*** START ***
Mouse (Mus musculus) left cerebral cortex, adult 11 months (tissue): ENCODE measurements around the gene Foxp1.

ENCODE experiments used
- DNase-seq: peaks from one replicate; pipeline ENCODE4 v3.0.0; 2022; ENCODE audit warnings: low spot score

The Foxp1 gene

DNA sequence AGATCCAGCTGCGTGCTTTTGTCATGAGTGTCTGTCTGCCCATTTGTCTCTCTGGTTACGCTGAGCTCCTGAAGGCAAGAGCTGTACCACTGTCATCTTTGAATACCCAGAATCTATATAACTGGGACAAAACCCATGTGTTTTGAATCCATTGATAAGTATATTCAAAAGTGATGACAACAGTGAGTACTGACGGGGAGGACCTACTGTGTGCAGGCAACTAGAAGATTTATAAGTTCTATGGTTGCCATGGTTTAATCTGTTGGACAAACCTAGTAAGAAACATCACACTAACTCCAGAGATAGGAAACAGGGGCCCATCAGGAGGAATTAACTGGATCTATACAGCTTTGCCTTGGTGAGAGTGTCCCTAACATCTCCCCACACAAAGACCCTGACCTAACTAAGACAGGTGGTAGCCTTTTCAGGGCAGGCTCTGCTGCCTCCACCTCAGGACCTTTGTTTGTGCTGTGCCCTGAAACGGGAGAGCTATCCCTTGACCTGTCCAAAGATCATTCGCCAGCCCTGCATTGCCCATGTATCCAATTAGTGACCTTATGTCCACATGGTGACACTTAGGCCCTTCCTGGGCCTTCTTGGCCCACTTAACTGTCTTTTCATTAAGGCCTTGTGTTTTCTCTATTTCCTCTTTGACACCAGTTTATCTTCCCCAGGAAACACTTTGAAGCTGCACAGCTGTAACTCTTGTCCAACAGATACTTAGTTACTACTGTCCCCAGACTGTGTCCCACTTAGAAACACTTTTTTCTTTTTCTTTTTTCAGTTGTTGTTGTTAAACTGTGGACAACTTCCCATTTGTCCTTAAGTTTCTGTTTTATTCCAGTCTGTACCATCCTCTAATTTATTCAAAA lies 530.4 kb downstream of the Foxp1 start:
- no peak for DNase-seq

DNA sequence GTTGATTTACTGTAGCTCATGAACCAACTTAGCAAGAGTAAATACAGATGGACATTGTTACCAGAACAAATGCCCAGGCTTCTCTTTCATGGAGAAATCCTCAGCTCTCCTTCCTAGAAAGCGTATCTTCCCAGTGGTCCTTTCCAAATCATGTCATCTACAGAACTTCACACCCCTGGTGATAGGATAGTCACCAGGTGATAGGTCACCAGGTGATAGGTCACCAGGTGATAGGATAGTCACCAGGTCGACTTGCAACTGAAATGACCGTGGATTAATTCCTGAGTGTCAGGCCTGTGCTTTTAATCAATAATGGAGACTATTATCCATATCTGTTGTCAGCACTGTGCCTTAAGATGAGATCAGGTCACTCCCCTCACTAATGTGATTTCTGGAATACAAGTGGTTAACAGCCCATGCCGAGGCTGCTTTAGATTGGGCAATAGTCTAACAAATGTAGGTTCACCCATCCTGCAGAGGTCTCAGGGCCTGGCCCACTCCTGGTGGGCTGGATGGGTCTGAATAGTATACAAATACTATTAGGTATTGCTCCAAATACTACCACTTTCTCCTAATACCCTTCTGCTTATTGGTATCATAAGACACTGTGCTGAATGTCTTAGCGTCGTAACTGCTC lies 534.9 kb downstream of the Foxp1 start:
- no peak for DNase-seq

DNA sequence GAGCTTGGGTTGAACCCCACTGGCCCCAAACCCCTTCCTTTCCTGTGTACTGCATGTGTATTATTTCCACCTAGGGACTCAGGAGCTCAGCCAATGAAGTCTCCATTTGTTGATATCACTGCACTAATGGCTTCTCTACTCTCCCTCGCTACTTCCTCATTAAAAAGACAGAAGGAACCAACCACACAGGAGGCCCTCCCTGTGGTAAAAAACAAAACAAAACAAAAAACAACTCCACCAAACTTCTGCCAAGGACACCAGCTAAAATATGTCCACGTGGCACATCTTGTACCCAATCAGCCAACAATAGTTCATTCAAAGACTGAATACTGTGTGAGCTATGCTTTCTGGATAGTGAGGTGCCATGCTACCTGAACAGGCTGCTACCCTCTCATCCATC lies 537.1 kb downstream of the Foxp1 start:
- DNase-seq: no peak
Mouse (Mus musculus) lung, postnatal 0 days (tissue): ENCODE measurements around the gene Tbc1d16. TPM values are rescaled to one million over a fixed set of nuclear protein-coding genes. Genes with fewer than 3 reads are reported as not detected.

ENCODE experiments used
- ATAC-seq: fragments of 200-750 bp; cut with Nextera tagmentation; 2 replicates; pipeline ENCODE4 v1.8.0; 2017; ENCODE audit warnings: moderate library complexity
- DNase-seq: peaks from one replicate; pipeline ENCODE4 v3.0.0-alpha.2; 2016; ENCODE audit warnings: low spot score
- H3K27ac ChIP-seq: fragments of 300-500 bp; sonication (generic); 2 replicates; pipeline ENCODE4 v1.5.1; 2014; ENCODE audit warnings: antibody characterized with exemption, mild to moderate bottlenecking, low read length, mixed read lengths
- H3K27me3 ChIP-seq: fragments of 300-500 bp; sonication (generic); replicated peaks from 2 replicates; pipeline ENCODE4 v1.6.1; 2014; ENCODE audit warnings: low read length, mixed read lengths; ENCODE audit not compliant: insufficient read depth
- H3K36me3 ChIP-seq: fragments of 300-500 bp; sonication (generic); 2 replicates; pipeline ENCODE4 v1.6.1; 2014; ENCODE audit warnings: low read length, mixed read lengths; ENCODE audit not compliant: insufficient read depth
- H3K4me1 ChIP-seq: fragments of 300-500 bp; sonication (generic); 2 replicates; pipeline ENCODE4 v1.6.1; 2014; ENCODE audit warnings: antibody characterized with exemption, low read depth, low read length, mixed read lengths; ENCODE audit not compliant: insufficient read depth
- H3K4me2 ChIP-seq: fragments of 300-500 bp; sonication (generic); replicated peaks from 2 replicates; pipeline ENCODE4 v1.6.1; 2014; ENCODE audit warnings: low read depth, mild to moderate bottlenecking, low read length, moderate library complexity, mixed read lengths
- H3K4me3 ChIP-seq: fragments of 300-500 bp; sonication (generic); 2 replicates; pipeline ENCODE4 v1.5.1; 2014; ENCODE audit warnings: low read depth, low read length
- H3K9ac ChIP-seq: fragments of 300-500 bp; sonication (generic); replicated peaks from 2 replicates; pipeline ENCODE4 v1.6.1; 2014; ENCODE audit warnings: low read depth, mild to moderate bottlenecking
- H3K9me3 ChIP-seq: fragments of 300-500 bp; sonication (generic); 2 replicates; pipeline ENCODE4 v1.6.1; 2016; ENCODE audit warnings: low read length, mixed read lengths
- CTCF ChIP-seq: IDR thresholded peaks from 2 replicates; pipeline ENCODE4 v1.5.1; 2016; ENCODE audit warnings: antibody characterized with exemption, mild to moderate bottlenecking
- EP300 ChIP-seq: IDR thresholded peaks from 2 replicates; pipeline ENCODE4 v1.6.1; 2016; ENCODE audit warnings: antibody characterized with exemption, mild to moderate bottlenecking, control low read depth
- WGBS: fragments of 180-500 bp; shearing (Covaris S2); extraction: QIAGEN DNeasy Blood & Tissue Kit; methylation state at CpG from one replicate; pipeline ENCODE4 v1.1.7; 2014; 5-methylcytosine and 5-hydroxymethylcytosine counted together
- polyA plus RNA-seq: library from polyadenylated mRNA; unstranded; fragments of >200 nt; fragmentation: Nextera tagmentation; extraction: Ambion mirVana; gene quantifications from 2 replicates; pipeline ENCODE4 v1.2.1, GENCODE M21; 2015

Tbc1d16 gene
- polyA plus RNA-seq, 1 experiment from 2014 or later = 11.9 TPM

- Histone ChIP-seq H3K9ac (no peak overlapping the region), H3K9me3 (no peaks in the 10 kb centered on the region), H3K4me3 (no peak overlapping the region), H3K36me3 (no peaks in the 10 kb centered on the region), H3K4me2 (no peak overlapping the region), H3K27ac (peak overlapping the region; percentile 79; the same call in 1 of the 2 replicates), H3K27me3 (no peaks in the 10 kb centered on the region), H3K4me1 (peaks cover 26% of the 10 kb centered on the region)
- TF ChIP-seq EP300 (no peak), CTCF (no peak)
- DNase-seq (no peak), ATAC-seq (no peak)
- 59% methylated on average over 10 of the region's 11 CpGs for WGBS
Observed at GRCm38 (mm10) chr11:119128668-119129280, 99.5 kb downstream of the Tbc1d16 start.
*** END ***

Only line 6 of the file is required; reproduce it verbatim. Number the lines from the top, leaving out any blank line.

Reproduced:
- no peak for DNase-seq